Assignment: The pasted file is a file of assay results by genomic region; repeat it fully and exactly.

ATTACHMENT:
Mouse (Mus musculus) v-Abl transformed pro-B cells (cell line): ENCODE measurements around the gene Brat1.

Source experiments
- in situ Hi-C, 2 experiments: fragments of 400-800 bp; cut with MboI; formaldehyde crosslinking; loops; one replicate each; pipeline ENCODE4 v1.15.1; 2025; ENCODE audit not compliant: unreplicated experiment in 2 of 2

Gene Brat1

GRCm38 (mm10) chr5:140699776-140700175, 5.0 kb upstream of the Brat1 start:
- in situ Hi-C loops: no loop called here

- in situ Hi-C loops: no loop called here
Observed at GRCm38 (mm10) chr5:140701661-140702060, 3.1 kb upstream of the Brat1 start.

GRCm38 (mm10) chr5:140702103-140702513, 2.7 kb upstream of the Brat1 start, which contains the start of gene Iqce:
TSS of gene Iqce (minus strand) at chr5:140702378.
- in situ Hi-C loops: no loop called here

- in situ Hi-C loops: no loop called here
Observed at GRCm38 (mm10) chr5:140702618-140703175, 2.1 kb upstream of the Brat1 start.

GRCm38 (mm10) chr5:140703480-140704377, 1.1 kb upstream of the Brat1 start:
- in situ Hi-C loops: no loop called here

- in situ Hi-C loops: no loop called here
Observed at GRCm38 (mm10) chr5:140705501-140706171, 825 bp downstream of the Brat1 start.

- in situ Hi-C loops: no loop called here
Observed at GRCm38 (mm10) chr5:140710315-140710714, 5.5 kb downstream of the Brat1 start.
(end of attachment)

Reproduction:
Mouse (Mus musculus) v-Abl transformed pro-B cells (cell line): ENCODE measurements around the gene Brat1.

Source experiments
- in situ Hi-C, 2 experiments: fragments of 400-800 bp; cut with MboI; formaldehyde crosslinking; loops; one replicate each; pipeline ENCODE4 v1.15.1; 2025; ENCODE audit not compliant: unreplicated experiment in 2 of 2

Gene Brat1

GRCm38 (mm10) chr5:140699776-140700175, 5.0 kb upstream of the Brat1 start:
- in situ Hi-C loops: no loop called here

- in situ Hi-C loops: no loop called here
Observed at GRCm38 (mm10) chr5:140701661-140702060, 3.1 kb upstream of the Brat1 start.

GRCm38 (mm10) chr5:140702103-140702513, 2.7 kb upstream of the Brat1 start, which contains the start of gene Iqce:
TSS of gene Iqce (minus strand) at chr5:140702378.
- in situ Hi-C loops: no loop called here

- in situ Hi-C loops: no loop called here
Observed at GRCm38 (mm10) chr5:140702618-140703175, 2.1 kb upstream of the Brat1 start.

GRCm38 (mm10) chr5:140703480-140704377, 1.1 kb upstream of the Brat1 start:
- in situ Hi-C loops: no loop called here

- in situ Hi-C loops: no loop called here
Observed at GRCm38 (mm10) chr5:140705501-140706171, 825 bp downstream of the Brat1 start.

- in situ Hi-C loops: no loop called here
Observed at GRCm38 (mm10) chr5:140710315-140710714, 5.5 kb downstream of the Brat1 start.